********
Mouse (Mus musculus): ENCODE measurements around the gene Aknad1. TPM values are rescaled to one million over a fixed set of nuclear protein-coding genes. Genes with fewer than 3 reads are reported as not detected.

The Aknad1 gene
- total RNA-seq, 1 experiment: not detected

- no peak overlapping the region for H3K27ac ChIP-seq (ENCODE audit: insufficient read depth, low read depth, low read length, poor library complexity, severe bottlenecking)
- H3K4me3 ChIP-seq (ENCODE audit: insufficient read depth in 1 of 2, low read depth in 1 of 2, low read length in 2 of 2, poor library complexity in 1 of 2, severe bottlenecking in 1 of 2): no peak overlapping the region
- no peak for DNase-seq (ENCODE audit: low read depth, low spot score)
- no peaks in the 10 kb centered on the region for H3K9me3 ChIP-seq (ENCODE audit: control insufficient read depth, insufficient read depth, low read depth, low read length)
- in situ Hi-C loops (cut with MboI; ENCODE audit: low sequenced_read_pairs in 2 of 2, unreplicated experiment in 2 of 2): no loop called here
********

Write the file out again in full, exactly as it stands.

Mouse (Mus musculus): ENCODE measurements around the gene Aknad1. TPM values are rescaled to one million over a fixed set of nuclear protein-coding genes. Genes with fewer than 3 reads are reported as not detected.

The Aknad1 gene
- total RNA-seq, 1 experiment: not detected

- no peak overlapping the region for H3K27ac ChIP-seq (ENCODE audit: insufficient read depth, low read depth, low read length, poor library complexity, severe bottlenecking)
- H3K4me3 ChIP-seq (ENCODE audit: insufficient read depth in 1 of 2, low read depth in 1 of 2, low read length in 2 of 2, poor library complexity in 1 of 2, severe bottlenecking in 1 of 2): no peak overlapping the region
- no peak for DNase-seq (ENCODE audit: low read depth, low spot score)
- no peaks in the 10 kb centered on the region for H3K9me3 ChIP-seq (ENCODE audit: control insufficient read depth, insufficient read depth, low read depth, low read length)
- in situ Hi-C loops (cut with MboI; ENCODE audit: low sequenced_read_pairs in 2 of 2, unreplicated experiment in 2 of 2): no loop called here